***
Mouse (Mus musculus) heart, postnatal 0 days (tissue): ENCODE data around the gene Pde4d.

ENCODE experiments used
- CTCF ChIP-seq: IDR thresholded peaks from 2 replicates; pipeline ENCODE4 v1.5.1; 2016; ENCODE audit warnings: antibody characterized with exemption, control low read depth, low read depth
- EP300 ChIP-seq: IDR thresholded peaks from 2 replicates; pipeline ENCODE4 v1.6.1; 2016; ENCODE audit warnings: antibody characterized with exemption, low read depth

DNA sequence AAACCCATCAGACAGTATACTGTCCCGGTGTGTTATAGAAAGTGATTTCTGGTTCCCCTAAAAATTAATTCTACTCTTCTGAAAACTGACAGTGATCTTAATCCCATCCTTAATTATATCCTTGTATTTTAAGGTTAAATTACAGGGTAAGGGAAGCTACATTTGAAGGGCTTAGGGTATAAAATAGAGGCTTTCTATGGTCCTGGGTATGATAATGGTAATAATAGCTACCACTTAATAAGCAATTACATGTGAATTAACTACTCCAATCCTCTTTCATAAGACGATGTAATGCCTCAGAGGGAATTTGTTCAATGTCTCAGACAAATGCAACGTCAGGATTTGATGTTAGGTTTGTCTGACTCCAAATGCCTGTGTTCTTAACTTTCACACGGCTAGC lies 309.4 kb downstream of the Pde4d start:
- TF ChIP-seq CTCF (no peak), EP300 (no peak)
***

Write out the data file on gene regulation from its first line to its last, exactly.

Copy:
Mouse (Mus musculus) heart, postnatal 0 days (tissue): ENCODE data around the gene Pde4d.

ENCODE experiments used
- CTCF ChIP-seq: IDR thresholded peaks from 2 replicates; pipeline ENCODE4 v1.5.1; 2016; ENCODE audit warnings: antibody characterized with exemption, control low read depth, low read depth
- EP300 ChIP-seq: IDR thresholded peaks from 2 replicates; pipeline ENCODE4 v1.6.1; 2016; ENCODE audit warnings: antibody characterized with exemption, low read depth

DNA sequence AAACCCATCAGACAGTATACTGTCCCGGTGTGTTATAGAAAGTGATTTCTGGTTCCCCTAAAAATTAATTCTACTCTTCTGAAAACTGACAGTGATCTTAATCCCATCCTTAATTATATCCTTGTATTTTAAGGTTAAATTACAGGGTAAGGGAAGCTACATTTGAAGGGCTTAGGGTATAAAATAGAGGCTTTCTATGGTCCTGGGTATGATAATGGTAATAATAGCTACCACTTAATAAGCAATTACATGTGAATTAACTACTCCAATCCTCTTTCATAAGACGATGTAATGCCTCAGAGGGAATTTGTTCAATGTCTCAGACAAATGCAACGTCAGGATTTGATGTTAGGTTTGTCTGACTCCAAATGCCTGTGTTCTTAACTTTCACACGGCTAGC lies 309.4 kb downstream of the Pde4d start:
- TF ChIP-seq CTCF (no peak), EP300 (no peak)